The Lincoln Park group first came together to halt Safeway Corp.'s plans to expand a neighborhood grocery store in 1987. During its evolution, the group has become the ultimate neighborhood hall monitor; it has put up award money to help snare gunmen involved in a local killing and drawn attention to needed street repairs. But the latest action began after Safeway bowed to the group's pressure and boarded up its 32nd and Clement property in the early 1990s. This year American Stores of Salt Lake City, Utah, started eyeing the property for one of its Lucky superstores. In February, the neighbors issued 50,000 fliers in advance of a Board of Supervisors meeting in their area. Oddly, neighbors complained that the supermarket could become a magnet for crime and drug addicts.
In response, American Stores asked its local mergers and acquisitions attorney, Lou Giraudo, to draw on his political connections and smooth the way. In counterresponse, Lincoln Park took the unusual step of matching lobbyist for lobbyist and convinced William "Billy" G. Rutland to take up its shield on a pro bono basis.
"We are always terrorized," said Jake Murdock, Lincoln Park's founder, as he discussed American Stores' hiring of the politically connected Giraudo, who lawyers for the downtown firm of Coblentz, Cahen, McCabe & Breyer. Murdock took pains to point out his belief that Lucky's parent company is controlled by Mormons.
One wonders if in Murdock's universe, Mormons are to be feared as much as Masons.
Mimi Silbert, patron saint of prisoner rehab, has brought her touch to the intractable snake pit of juvenile justice.
With the ink still not dry on a one-year, $300,000 contract with S.F. -- in fact, the whole thing was fiated by Mayor Willie Brown sometime over the last several weeks -- Silbert's involvement on the juvenile front is already paying dividends. The one-time surprise liberal appointee to the state prisons board by former Republican Gov. George Deukmejian, Silbert is credited with having positioned S.F. at the front of the line for juvenile justice grants soon to be awarded by her old agency, the California Department of Corrections. The city's grant pitch, which Silbert has been hired to write, could net S.F. up to $3 million over three years. Earlier this month, the Corrections Department agreed to send S.F. $100,000 in seed money to prepare its grant proposal, due this March.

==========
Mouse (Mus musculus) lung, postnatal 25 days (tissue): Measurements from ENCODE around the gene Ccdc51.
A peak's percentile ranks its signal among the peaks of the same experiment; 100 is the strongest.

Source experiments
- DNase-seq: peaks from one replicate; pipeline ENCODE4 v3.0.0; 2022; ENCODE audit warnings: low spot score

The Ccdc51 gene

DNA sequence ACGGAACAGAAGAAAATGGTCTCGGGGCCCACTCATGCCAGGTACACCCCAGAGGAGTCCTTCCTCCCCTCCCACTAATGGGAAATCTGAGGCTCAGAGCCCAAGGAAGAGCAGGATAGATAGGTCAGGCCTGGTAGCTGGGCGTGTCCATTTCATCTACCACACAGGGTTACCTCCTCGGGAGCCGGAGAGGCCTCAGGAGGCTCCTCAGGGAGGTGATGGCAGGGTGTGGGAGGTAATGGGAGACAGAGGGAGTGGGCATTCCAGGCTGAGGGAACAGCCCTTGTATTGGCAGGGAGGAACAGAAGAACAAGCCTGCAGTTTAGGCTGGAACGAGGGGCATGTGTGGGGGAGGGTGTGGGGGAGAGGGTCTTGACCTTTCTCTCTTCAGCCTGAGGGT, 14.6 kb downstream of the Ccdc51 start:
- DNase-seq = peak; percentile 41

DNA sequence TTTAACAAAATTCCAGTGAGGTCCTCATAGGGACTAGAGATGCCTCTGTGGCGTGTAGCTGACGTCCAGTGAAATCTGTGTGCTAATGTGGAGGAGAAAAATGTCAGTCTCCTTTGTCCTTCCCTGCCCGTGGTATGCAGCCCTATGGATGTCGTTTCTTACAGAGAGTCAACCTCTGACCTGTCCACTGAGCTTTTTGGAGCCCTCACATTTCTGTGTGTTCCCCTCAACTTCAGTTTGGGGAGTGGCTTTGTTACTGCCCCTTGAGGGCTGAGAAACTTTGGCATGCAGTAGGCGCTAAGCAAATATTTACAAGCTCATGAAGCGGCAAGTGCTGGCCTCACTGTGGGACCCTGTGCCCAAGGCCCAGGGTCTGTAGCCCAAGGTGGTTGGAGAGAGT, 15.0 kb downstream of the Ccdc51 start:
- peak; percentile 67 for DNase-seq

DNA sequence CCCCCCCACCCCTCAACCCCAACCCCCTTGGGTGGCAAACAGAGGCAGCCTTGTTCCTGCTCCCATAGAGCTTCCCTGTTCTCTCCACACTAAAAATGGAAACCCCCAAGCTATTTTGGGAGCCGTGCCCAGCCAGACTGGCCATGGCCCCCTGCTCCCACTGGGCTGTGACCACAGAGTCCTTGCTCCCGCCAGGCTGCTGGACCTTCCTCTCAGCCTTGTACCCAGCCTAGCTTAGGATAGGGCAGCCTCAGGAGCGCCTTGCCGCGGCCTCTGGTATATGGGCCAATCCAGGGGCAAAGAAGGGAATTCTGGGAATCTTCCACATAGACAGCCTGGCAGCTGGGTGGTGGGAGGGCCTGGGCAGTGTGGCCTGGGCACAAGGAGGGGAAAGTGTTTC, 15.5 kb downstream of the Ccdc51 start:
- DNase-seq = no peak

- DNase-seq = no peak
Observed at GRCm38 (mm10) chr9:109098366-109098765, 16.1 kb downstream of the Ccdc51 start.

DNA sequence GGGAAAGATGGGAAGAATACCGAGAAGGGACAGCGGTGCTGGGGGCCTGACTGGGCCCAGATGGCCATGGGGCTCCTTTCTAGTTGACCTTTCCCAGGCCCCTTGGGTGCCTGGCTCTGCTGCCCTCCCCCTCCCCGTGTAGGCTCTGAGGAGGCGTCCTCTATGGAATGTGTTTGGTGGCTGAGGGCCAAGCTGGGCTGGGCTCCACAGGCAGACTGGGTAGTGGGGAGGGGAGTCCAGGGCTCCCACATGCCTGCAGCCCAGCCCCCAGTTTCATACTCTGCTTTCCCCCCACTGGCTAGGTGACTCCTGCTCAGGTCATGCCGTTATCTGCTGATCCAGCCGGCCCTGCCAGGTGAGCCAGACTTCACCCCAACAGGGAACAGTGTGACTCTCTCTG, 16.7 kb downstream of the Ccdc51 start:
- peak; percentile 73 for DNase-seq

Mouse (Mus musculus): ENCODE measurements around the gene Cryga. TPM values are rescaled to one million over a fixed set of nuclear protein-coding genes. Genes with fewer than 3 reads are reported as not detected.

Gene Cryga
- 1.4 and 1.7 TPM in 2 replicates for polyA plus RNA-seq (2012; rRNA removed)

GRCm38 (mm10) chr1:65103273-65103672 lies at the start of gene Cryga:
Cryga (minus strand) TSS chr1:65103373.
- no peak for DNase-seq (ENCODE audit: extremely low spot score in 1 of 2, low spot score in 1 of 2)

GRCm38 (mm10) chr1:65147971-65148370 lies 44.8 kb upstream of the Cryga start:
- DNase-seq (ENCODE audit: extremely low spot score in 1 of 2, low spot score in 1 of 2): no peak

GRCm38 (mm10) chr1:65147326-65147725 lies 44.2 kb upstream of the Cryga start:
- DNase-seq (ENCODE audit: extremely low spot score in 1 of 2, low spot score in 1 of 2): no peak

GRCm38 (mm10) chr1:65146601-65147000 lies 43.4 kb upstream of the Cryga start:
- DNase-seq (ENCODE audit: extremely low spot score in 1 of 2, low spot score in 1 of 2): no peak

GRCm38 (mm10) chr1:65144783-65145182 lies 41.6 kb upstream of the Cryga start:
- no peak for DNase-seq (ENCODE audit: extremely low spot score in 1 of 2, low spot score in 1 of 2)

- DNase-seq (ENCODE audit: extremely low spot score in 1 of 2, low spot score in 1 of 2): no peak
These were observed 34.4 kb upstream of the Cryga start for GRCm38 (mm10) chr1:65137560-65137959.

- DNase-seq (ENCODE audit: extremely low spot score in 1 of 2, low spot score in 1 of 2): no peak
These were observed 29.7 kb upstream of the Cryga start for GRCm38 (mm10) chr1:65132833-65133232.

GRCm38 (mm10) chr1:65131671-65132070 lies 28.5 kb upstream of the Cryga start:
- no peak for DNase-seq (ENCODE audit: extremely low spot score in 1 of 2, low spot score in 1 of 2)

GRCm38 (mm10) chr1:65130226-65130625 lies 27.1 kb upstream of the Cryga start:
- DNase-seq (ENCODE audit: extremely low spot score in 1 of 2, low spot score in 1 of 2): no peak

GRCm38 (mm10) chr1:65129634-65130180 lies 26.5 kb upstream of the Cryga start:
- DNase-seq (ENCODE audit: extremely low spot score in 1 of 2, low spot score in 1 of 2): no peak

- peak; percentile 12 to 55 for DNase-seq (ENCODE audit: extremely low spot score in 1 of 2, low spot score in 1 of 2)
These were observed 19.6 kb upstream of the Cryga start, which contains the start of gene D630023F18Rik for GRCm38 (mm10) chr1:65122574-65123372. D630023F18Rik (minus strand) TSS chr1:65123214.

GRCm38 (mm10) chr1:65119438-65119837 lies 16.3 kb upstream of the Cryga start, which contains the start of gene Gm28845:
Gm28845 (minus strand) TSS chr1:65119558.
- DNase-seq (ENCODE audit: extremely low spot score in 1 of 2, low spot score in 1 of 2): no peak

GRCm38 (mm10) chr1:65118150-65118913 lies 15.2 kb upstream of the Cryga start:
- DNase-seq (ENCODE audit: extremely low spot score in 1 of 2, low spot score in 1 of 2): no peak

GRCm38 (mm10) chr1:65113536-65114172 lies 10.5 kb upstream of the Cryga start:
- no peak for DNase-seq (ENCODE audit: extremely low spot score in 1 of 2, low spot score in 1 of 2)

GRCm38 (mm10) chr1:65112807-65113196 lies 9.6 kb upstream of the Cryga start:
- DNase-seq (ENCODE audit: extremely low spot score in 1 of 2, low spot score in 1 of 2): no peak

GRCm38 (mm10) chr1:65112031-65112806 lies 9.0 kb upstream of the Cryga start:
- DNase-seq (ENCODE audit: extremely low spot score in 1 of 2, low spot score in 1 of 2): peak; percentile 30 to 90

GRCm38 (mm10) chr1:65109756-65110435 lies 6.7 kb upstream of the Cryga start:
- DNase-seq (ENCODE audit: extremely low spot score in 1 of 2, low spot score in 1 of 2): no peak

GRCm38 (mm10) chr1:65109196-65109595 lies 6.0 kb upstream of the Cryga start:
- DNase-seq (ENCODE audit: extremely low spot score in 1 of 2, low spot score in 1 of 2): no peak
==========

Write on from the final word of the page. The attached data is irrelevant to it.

For Mayor Brown, the city's deal with Silbert marks a first bold move to shake up juvenile justice -- something he vowed while campaigning but has not delivered on.
With her track record of rehabilitating parolees at the Delancey Street Foundation residential center, Silbert is viewed by the Brown administration as uniquely situated to reform a system marooned on shoals of distrust. Career probation officers and nonprofit advocacy groups have fought to a policy standstill over the merits of institutional responses to youth crime vs. community-based alternatives to incarceration.
According to Kimiko Burton, the mayor's top criminal justice aide, Silbert picked a random Tuesday from November and pulled the files on each of the 130 or so youngsters who were then incarcerated at the Youth Guidance Center pending trial. After working up a complete profile on each youth, Silbert plans to convene a panel of probation officers, youth advocates, educators, police officers, prosecutors, defense lawyers, and public health specialists, and ask them to dream up an ideal rehabilitative course in each case.